Alex Constantine - June 20, 2013
NEWNAN, Ga. (CN) - The FDIC sued nine directors of the failed Southern Community Bank, of Fayetteville, Ga., for $10.3 million, for "gross negligence" before the bank's June 2009 collapse.
It's the latest lawsuit in the Federal Deposit Insurance Corp.'s campaign to claw back money from directors of banks that failed during the financial crisis that began in late 2007.
The FDIC was appointed receiver for the Southern Community Bank on June 2009.
The complaint states: "In this action, the FDIC-R seeks to recover damages currently estimated at $10.3 million from former Bank officer and director Gary D. McGaha ('McGaha'), and former Bank directors James S. Cameron ('Cameron'), George R. Davis, Sr. ('Davis'), Robert B. Dixon, Jr. ('Dixon'), Richard J. Dumas ('Dumas'), William W. Leslie ('Leslie'), Jackie L. Mask ('Mask'), Thomas D. Reese ('Reese'), and William M. Strain ('Strain') (collectively, 'Defendants'). The FDIC-R reserves the right to amend this complaint to allege and claim additional damages.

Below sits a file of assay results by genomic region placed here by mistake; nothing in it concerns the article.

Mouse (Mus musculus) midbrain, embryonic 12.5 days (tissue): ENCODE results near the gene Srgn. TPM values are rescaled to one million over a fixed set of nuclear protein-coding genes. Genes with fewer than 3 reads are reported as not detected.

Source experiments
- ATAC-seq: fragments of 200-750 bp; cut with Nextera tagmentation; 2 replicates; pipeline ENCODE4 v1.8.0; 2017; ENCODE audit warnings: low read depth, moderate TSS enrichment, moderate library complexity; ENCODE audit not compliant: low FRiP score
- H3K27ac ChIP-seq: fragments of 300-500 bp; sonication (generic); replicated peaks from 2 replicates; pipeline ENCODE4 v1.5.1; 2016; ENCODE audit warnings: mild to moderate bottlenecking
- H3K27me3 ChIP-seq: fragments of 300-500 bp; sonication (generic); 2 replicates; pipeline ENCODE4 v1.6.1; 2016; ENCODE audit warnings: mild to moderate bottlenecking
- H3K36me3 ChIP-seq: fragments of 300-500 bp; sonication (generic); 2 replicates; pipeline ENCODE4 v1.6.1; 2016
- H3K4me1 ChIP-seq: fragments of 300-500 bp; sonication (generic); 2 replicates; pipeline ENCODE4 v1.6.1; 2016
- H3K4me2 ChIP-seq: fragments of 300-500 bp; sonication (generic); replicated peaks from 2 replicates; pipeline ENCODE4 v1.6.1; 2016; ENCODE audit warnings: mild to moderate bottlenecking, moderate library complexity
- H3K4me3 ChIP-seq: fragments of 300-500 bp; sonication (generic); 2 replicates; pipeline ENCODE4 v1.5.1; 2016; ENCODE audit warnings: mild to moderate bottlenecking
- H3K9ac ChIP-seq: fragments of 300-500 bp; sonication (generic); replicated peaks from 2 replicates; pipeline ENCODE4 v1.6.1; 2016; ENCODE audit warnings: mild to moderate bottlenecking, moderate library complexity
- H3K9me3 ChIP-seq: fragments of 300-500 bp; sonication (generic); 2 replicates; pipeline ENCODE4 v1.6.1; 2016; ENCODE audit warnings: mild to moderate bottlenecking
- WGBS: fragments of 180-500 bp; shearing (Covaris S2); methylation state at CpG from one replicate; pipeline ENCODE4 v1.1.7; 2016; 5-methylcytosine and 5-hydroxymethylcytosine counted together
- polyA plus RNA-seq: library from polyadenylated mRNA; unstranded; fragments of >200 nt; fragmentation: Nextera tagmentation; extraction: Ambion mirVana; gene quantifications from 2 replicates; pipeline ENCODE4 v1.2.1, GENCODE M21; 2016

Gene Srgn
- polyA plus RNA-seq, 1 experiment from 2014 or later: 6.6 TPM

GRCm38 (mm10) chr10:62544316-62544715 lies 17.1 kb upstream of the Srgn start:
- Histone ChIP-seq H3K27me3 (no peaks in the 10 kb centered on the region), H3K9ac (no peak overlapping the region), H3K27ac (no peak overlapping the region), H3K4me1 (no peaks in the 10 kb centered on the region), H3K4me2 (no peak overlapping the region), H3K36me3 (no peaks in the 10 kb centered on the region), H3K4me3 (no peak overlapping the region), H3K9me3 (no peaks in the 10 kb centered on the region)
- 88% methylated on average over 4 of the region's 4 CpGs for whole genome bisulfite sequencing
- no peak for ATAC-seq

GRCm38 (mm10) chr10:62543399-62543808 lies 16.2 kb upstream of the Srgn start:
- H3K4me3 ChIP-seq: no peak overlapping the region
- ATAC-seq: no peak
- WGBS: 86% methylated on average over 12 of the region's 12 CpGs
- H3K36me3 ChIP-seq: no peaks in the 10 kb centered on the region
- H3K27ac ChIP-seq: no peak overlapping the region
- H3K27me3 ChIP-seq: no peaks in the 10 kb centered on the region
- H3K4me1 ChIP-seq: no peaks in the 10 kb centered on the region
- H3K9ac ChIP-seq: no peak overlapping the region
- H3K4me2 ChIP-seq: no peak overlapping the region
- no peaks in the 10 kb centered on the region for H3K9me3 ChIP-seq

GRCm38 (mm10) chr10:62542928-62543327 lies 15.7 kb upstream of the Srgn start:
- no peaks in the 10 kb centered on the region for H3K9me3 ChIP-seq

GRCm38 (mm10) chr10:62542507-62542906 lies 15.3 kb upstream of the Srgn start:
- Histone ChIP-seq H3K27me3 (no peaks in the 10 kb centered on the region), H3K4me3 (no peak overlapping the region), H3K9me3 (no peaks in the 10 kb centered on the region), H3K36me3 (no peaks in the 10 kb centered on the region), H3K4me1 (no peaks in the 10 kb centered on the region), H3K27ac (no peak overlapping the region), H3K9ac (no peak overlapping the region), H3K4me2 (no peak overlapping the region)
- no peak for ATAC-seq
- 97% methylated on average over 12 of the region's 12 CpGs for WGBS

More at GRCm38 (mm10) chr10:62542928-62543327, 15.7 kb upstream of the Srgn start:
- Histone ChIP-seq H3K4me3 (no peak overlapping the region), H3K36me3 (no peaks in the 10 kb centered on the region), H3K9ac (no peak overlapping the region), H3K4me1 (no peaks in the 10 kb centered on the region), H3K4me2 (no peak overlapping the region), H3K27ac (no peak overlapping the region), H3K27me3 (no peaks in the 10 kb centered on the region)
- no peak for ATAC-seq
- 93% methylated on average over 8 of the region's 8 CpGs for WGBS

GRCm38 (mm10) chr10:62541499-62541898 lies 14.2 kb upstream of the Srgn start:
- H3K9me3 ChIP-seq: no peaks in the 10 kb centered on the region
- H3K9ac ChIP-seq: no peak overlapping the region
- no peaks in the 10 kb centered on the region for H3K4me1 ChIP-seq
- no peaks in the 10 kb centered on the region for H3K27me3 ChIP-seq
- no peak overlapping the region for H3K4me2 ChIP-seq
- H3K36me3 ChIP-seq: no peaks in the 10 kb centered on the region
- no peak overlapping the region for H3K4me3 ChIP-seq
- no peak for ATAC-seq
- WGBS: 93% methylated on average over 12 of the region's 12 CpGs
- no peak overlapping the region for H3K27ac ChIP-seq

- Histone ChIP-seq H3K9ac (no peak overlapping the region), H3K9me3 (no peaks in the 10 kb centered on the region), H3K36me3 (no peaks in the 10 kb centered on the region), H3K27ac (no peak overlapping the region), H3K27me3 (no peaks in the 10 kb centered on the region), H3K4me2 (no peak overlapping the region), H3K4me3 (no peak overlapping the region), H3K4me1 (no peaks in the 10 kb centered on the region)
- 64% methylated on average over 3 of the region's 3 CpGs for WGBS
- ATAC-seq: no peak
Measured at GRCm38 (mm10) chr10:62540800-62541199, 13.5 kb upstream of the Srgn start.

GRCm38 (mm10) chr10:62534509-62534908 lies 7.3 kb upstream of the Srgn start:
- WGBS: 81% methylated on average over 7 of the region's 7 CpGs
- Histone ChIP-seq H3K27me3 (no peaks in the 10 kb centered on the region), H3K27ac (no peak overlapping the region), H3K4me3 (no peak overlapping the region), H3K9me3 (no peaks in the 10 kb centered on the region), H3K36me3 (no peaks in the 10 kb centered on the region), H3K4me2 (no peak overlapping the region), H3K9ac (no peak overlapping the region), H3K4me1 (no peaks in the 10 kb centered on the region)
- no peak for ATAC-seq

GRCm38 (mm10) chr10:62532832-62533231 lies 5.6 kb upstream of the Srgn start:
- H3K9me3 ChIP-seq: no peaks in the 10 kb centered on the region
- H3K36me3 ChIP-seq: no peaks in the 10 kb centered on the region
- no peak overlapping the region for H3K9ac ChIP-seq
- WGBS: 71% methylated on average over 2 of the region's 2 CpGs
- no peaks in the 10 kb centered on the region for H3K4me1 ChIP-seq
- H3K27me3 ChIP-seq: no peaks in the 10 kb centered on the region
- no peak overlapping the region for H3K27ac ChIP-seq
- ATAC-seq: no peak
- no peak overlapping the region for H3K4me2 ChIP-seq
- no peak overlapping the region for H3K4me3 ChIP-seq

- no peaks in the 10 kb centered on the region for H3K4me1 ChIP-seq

"Defendants were negligent and grossly negligent by, among other things, approving certain loans ('Subject Loans') that violated the Bank's internal policies, regulations and/or prudent banking practices, all of which resulted in damages. Defendants are liable for the damages caused by their negligence and gross negligence.
"In this lawsuit, the FDIC-R does not seek to collect upon outstanding loans, but rather seeks to collect damages flowing from defendants' negligence and gross negligence, which include, among other things, lost operating capital, lost profits, and lost investment opportunities."
The FDIC is represented by Joyce Gist Lewis with Shingler Lewis, of Atlanta.
Most such FDIC claims spring from banks' loosey-goosey lending and occasional inside deals in the runup to the collapse of the housing boom, and the mortgage securities that helped fuel it.